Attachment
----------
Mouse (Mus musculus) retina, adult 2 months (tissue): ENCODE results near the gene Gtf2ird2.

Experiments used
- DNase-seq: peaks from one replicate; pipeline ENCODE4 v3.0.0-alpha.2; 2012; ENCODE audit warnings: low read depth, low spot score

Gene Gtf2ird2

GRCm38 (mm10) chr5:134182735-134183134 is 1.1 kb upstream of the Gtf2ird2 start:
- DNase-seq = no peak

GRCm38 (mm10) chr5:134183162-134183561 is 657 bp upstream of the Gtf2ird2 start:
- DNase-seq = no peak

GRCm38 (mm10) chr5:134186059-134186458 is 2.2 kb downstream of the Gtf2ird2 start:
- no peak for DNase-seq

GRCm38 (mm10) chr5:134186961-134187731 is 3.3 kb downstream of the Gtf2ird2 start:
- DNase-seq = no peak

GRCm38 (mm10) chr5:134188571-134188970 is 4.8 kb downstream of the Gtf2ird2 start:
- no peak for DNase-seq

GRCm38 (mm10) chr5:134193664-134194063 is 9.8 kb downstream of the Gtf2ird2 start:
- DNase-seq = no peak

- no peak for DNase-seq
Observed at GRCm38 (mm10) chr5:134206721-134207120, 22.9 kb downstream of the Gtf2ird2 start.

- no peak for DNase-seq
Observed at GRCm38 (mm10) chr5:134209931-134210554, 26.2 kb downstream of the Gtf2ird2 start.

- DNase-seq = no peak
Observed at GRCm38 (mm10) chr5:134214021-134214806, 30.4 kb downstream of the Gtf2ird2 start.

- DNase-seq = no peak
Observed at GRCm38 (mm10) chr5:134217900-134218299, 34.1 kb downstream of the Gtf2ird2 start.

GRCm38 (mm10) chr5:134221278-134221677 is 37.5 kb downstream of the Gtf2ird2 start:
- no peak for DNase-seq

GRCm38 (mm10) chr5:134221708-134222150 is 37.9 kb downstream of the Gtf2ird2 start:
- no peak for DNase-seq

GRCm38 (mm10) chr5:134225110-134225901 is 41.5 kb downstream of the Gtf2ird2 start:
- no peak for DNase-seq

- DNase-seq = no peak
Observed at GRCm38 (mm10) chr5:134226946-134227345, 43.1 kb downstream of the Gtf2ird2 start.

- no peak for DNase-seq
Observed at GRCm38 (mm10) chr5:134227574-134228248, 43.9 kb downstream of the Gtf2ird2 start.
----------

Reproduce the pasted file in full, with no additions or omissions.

Mouse (Mus musculus) retina, adult 2 months (tissue): ENCODE results near the gene Gtf2ird2.

Experiments used
- DNase-seq: peaks from one replicate; pipeline ENCODE4 v3.0.0-alpha.2; 2012; ENCODE audit warnings: low read depth, low spot score

Gene Gtf2ird2

GRCm38 (mm10) chr5:134182735-134183134 is 1.1 kb upstream of the Gtf2ird2 start:
- DNase-seq = no peak

GRCm38 (mm10) chr5:134183162-134183561 is 657 bp upstream of the Gtf2ird2 start:
- DNase-seq = no peak

GRCm38 (mm10) chr5:134186059-134186458 is 2.2 kb downstream of the Gtf2ird2 start:
- no peak for DNase-seq

GRCm38 (mm10) chr5:134186961-134187731 is 3.3 kb downstream of the Gtf2ird2 start:
- DNase-seq = no peak

GRCm38 (mm10) chr5:134188571-134188970 is 4.8 kb downstream of the Gtf2ird2 start:
- no peak for DNase-seq

GRCm38 (mm10) chr5:134193664-134194063 is 9.8 kb downstream of the Gtf2ird2 start:
- DNase-seq = no peak

- no peak for DNase-seq
Observed at GRCm38 (mm10) chr5:134206721-134207120, 22.9 kb downstream of the Gtf2ird2 start.

- no peak for DNase-seq
Observed at GRCm38 (mm10) chr5:134209931-134210554, 26.2 kb downstream of the Gtf2ird2 start.

- DNase-seq = no peak
Observed at GRCm38 (mm10) chr5:134214021-134214806, 30.4 kb downstream of the Gtf2ird2 start.

- DNase-seq = no peak
Observed at GRCm38 (mm10) chr5:134217900-134218299, 34.1 kb downstream of the Gtf2ird2 start.

GRCm38 (mm10) chr5:134221278-134221677 is 37.5 kb downstream of the Gtf2ird2 start:
- no peak for DNase-seq

GRCm38 (mm10) chr5:134221708-134222150 is 37.9 kb downstream of the Gtf2ird2 start:
- no peak for DNase-seq

GRCm38 (mm10) chr5:134225110-134225901 is 41.5 kb downstream of the Gtf2ird2 start:
- no peak for DNase-seq

- DNase-seq = no peak
Observed at GRCm38 (mm10) chr5:134226946-134227345, 43.1 kb downstream of the Gtf2ird2 start.

- no peak for DNase-seq
Observed at GRCm38 (mm10) chr5:134227574-134228248, 43.9 kb downstream of the Gtf2ird2 start.